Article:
I told myself I wasn’t going to read more high school based shojo manga. I am a liar. I was inspired to give this series a shot from The Wonder of Anime’s review back in September 2021. Admittedly, much like Oshi no Ko, I put this on my plan to read list, but quickly turned around and bought the first two volumes. I was so smitten that I rushed out and got the third volume when it came out too!
So now, I’m going to give you a plot synopsis and the four reasons you should give this series a try!
Yoi Takiguchi is handsome girl, whose been dubbed a ‘prince’ by her peers. She’s pretty indifferent to the title,usually ignoring being misgendered or gawked at. At least she thinks she is until Kohaku Ichimura, a senior prince, calls her beautiful to her face. Kohaku seem to revel in his title, which allows him to act how he pleases including but not limited to pursing the stunningly beautiful regardless of gender, Yoi. Yoi is flustered, not use to any sort of male attention and assuring herself it’s probably a joke given Kohaku’s nature… Still she can’t deny her developing feelings.
So without further ado, the four main reasons you should give this a read.
1. Yoi is a ‘boyish’ protagonist, who doesn’t ditch that immediately. Having a female lead be somewhat androgynous/boyish in appearance isn’t a new feature to shojo manga. There’s plenty of characters, who are introduced that way for effect, and then ditch it within a few chapters. Yoi even three volumes in, hasn’t physically changed her appearance or personality. She still manages to make girls swoon, guys jealous and it’s honestly refreshing to see. Yoi is really relatable to the girls who are ‘handsome’ but not ‘pretty’. She isn’t made fun of, but she’s not exactly being pursued by anyone up until Kohaku.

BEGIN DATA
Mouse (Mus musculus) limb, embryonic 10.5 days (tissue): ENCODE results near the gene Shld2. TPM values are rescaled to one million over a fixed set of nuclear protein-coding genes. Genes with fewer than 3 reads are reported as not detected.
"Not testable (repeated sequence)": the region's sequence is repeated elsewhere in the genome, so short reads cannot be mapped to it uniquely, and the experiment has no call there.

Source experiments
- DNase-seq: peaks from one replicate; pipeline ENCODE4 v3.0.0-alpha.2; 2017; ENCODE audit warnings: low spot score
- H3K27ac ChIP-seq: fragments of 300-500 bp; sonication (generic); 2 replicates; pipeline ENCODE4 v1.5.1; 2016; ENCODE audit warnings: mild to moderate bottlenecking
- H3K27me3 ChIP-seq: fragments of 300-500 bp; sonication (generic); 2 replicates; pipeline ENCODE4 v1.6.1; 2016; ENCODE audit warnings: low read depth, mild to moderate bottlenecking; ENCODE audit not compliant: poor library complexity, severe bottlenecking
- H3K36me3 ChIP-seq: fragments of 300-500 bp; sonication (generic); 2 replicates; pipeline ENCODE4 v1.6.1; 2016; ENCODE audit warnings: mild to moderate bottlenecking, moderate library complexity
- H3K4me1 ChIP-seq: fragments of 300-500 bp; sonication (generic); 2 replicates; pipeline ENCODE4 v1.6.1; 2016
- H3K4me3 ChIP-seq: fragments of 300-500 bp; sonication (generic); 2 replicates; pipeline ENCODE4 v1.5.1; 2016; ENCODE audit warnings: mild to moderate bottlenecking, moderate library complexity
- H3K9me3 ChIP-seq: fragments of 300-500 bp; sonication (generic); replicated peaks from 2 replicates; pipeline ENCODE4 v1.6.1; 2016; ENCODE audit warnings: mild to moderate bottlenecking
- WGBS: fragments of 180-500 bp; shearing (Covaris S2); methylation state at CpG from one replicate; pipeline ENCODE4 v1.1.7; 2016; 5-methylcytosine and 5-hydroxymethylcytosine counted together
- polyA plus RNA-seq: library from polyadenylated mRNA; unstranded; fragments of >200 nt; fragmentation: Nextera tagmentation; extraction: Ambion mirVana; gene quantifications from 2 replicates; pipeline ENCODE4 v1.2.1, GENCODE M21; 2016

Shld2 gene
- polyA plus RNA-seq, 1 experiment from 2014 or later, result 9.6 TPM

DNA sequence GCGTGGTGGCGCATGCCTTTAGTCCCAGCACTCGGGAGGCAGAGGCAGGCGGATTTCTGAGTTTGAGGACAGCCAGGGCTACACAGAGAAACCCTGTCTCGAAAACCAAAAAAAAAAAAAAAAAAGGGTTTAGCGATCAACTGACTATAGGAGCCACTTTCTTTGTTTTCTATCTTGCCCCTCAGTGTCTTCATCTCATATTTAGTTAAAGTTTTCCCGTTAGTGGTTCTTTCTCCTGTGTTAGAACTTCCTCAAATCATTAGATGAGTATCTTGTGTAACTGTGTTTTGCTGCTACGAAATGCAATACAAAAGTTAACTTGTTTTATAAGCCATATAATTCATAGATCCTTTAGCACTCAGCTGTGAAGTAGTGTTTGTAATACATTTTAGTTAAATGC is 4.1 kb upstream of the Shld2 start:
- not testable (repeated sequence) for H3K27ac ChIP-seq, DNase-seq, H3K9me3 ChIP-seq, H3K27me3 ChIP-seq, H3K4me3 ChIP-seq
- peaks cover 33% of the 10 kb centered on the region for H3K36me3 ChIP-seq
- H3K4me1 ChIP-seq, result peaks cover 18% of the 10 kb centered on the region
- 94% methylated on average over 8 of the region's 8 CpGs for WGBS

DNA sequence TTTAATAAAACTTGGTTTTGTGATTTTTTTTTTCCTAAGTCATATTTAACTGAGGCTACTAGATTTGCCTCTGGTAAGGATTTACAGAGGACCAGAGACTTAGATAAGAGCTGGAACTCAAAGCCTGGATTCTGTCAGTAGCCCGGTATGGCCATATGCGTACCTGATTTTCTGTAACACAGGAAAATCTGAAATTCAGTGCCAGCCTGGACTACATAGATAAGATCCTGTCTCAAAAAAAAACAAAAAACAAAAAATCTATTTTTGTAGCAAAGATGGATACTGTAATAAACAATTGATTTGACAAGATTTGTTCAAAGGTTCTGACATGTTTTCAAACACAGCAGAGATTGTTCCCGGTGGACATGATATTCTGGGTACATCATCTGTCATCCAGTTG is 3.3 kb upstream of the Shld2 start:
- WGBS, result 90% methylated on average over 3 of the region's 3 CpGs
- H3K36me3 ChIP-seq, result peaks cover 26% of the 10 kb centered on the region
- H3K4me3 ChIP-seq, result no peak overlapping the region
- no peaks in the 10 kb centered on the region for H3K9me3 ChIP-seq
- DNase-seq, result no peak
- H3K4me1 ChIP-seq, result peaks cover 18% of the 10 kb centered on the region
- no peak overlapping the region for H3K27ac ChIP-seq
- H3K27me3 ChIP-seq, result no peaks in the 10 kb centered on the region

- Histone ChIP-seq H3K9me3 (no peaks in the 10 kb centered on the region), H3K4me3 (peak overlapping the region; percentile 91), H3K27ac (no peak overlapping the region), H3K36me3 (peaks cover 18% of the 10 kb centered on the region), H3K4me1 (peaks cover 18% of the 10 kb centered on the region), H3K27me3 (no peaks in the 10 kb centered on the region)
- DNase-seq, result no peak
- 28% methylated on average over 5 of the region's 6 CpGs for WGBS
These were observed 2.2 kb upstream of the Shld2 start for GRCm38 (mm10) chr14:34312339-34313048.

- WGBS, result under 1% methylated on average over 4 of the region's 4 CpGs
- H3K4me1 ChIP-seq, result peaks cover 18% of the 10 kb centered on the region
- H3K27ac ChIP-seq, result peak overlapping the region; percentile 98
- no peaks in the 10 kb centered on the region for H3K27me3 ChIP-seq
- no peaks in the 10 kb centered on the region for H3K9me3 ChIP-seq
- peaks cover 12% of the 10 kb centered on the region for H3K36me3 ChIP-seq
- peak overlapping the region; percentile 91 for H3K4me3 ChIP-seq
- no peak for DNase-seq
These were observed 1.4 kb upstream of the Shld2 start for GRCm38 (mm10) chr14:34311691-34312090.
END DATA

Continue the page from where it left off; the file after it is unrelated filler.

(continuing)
2. Kohaku isn’t your standard male protagonist. I mean, he’s still pretty for a dude and kinda your typical popular high school boy but hear me out. He’s very morally grey as a shojo protagonist, subverting his princely title by doing his own thing. He’s dubbed in a prince for looks, not actions. Kohaku’s pretty cheeky since he’s clearly more experienced in love then Yoi, and teases her more then once…. but never takes it too far. He never makes fun of or belittles her for how she’s navigating their relationship which is pretty admirable given what we know about him. And that back story bubbling in the background? He’s certainly got my attention.
3. In the Clear Moonlit Dusk is engaging. It’s that simple. It’s only in me writing this blog that I fully realized this myself. I typically skim to recall overarching details, but found myself more then once stopping and reading an entire chapter instead. Sometimes I’d stop on a page due to it’s layout, and flow on top of it’s structure being perfect. Other times it’d be to read the narrative parts, or dialogue, which is well incorporated to keep the manga moving, and of course the art itself – Yoi or Kohaku’s princely faces flustered or dramatized expressions are too good.
4. The dynamic Yoi and Kohaku have. Neither of them are dumb, or overly naive but rather just a fairly normal girl and guy. They just happen to be stupidly prince-like that it’s almost comical to watch them interact. There’s more tension based expectations being subverted due to their individual lived experiences, rather then outright drama. Kohaku expects Yoi to do one thing based on other girl’s he’s dated, and she does the opposite. Yoi anticipated Kohaku acting a certain way due to his ‘image’, and he does something completely different. These are reasonable teenage conflicts, that really show that image rarely reflects the true nature of someone.
And there you have it, the four big reason why you should be reading In the Clear Moonlit Dusk. I’d love to know your thoughts on this series, so be sure to drop those down below!